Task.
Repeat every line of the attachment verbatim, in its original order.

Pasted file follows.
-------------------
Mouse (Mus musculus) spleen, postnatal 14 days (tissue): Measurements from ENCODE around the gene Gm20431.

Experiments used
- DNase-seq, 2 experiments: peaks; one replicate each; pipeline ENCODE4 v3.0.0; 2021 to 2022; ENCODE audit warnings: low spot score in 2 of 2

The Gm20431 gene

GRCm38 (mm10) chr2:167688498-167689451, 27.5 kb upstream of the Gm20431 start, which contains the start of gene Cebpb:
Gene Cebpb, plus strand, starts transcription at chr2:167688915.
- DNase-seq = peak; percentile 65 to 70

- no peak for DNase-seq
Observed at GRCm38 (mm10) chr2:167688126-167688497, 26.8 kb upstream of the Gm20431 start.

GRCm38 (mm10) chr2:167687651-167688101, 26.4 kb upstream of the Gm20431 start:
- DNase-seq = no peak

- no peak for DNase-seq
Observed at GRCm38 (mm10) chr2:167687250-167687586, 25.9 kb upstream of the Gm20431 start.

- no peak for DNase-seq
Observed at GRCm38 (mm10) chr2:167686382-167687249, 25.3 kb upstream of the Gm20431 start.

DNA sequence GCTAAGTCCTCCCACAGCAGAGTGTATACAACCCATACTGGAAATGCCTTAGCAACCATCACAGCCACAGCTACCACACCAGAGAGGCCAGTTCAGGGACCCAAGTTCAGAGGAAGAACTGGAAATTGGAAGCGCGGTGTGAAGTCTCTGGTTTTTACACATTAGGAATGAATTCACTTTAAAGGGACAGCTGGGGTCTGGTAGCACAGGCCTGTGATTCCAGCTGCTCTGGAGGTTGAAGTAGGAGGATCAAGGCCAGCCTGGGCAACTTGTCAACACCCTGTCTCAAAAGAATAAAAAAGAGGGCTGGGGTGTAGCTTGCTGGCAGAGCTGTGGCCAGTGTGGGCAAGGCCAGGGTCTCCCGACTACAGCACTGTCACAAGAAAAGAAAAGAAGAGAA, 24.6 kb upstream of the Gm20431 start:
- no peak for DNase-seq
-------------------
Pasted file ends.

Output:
Mouse (Mus musculus) spleen, postnatal 14 days (tissue): Measurements from ENCODE around the gene Gm20431.

Experiments used
- DNase-seq, 2 experiments: peaks; one replicate each; pipeline ENCODE4 v3.0.0; 2021 to 2022; ENCODE audit warnings: low spot score in 2 of 2

The Gm20431 gene

GRCm38 (mm10) chr2:167688498-167689451, 27.5 kb upstream of the Gm20431 start, which contains the start of gene Cebpb:
Gene Cebpb, plus strand, starts transcription at chr2:167688915.
- DNase-seq = peak; percentile 65 to 70

- no peak for DNase-seq
Observed at GRCm38 (mm10) chr2:167688126-167688497, 26.8 kb upstream of the Gm20431 start.

GRCm38 (mm10) chr2:167687651-167688101, 26.4 kb upstream of the Gm20431 start:
- DNase-seq = no peak

- no peak for DNase-seq
Observed at GRCm38 (mm10) chr2:167687250-167687586, 25.9 kb upstream of the Gm20431 start.

- no peak for DNase-seq
Observed at GRCm38 (mm10) chr2:167686382-167687249, 25.3 kb upstream of the Gm20431 start.

DNA sequence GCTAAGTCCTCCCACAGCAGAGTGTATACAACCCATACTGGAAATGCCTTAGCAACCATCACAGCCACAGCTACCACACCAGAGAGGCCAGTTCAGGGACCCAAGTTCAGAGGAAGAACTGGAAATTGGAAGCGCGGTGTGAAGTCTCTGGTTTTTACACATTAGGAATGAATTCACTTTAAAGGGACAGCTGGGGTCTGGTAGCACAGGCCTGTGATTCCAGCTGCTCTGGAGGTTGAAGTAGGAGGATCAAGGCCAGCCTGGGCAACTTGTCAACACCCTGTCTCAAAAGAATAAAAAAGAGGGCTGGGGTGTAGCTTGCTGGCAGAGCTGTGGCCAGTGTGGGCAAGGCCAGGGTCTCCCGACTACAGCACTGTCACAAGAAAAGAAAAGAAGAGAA, 24.6 kb upstream of the Gm20431 start:
- no peak for DNase-seq